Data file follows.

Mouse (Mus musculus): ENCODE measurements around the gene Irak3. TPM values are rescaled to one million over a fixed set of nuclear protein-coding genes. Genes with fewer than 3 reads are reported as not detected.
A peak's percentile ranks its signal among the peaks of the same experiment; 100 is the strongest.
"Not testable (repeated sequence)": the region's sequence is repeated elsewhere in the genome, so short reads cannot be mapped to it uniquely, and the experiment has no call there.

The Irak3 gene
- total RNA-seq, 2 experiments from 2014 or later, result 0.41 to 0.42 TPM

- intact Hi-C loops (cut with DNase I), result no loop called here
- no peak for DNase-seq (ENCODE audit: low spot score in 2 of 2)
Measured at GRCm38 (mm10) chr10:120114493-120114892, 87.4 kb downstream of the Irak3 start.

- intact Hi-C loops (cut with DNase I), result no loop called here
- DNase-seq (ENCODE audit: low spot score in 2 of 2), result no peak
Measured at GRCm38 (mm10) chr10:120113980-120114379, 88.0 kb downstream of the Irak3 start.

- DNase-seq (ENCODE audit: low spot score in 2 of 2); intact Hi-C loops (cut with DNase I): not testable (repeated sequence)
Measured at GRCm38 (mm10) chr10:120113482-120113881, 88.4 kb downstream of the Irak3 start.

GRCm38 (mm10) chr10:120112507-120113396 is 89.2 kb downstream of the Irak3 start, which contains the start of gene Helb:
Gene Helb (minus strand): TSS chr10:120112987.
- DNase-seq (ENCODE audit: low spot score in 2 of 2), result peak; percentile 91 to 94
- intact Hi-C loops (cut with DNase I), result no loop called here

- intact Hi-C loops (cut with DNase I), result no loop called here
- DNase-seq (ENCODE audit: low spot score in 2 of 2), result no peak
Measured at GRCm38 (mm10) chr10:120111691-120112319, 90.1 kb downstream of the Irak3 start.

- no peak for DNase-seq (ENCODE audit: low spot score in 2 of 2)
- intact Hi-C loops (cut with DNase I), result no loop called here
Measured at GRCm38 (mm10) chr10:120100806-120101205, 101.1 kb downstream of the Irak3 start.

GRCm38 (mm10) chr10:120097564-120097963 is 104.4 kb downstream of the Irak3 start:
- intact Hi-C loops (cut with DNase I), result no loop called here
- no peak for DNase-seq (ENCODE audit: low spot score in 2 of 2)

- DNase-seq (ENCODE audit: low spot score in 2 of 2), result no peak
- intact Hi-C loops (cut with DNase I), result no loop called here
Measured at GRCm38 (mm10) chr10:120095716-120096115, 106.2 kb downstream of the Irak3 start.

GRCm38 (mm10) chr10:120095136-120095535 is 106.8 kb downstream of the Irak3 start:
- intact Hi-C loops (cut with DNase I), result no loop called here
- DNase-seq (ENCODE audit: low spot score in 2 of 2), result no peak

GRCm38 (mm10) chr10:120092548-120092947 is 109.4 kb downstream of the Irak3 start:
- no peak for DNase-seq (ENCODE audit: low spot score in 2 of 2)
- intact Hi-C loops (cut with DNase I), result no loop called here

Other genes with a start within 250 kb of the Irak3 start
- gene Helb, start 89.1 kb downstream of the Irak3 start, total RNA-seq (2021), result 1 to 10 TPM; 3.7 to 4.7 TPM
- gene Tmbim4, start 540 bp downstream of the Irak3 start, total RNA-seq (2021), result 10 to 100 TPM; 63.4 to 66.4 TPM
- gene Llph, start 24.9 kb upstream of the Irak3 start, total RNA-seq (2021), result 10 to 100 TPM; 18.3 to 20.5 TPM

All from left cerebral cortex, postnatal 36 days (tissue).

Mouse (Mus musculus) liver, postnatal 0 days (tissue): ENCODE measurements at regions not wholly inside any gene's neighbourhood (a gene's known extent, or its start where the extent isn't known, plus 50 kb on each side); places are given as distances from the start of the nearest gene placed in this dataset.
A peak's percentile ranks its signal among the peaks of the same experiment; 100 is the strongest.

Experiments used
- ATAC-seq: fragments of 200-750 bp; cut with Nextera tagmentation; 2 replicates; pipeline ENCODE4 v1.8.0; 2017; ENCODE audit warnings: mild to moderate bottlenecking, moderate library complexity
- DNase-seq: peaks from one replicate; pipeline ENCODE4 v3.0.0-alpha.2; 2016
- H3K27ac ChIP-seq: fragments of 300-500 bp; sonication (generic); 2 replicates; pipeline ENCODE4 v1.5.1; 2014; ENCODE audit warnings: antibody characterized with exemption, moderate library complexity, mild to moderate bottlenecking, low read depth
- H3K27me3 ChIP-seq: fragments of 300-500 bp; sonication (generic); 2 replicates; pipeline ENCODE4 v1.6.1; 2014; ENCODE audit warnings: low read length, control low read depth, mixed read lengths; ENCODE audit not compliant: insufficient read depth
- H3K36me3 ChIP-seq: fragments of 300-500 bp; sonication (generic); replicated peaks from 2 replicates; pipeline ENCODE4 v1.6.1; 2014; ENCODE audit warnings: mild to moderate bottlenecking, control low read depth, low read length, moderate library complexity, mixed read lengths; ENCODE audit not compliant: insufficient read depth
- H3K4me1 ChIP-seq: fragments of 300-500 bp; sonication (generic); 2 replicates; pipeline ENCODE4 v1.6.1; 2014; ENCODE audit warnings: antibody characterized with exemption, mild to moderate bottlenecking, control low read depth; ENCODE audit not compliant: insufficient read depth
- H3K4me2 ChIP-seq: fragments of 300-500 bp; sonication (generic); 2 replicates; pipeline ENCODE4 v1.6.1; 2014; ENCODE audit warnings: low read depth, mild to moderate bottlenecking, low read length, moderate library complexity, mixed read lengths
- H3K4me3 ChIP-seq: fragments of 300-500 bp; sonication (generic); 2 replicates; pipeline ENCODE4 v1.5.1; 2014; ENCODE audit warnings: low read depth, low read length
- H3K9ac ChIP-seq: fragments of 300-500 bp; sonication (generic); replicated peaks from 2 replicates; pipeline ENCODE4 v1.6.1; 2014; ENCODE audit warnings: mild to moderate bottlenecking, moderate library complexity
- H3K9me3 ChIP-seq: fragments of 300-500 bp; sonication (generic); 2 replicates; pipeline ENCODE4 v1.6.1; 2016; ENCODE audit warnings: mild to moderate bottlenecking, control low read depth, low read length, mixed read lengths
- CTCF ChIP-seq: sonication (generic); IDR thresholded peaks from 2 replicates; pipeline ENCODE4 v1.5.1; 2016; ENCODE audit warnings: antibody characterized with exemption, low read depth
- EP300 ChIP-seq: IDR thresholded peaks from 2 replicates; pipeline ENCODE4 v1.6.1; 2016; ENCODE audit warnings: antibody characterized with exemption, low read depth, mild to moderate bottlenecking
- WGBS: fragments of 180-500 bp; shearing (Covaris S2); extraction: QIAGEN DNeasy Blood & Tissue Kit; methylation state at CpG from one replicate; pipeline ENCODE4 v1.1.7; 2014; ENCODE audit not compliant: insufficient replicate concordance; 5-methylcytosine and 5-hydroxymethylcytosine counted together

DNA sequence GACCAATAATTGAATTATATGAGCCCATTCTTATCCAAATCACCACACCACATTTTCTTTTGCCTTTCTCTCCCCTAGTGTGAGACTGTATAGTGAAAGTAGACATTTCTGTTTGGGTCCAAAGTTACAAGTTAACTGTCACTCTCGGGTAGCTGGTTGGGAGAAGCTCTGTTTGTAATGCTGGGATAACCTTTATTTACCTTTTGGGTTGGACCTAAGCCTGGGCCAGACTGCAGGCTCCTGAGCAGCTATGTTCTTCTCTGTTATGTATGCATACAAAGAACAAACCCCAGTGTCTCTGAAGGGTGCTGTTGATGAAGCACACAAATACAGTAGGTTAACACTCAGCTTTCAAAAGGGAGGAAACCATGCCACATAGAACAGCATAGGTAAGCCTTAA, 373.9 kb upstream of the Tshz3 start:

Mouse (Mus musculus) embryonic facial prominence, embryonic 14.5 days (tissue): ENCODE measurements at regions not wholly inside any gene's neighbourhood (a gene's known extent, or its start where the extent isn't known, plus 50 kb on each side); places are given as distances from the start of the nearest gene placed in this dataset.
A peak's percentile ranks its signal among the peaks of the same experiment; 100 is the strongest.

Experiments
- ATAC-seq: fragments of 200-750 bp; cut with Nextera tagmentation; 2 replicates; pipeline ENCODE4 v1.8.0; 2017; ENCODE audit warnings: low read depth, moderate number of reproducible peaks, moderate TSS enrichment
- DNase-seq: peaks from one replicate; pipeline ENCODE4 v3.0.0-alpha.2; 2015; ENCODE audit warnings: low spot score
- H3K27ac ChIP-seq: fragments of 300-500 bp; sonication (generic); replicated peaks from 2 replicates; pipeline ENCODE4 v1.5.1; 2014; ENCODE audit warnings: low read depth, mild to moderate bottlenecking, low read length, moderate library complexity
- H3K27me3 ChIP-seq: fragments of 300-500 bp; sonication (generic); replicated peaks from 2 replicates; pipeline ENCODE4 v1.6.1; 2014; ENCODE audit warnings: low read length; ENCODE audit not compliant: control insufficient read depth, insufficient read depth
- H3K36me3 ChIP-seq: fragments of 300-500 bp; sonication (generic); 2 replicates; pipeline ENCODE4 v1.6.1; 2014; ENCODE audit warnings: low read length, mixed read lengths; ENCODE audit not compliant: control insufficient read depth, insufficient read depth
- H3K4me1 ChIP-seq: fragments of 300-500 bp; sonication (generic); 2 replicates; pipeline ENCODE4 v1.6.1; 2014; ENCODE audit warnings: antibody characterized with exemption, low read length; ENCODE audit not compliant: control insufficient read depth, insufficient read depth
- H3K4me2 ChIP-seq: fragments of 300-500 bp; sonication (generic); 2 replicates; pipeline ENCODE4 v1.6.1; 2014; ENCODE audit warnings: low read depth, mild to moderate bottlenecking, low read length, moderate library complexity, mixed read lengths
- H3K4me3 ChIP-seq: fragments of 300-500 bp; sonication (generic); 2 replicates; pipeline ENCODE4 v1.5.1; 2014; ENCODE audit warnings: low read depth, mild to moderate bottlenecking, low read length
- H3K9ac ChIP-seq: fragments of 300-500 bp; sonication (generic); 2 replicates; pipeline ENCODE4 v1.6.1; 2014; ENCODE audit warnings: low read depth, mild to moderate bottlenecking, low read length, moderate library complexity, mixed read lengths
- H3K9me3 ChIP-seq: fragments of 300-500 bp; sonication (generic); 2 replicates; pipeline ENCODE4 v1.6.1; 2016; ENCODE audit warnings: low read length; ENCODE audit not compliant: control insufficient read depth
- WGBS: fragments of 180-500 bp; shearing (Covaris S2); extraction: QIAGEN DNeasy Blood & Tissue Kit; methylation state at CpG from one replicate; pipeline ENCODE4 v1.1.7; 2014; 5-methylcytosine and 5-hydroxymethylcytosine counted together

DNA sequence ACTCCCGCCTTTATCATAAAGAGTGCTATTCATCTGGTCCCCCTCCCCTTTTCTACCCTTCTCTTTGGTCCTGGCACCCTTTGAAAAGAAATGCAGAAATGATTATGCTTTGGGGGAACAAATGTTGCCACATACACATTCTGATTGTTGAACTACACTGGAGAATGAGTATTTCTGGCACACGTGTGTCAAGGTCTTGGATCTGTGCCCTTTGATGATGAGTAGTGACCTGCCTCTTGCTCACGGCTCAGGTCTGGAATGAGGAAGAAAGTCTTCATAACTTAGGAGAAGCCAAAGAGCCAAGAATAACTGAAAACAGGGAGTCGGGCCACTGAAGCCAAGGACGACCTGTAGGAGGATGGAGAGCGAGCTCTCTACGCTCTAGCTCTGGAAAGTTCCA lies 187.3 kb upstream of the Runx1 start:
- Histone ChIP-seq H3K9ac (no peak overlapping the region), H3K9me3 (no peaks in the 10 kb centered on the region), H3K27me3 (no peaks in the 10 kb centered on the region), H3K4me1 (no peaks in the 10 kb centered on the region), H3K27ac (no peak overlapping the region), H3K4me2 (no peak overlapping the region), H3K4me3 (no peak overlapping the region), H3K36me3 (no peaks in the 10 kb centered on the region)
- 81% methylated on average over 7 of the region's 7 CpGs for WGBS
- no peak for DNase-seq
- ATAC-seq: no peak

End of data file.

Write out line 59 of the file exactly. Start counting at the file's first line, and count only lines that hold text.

A peak's percentile ranks its signal among the peaks of the same experiment; 100 is the strongest.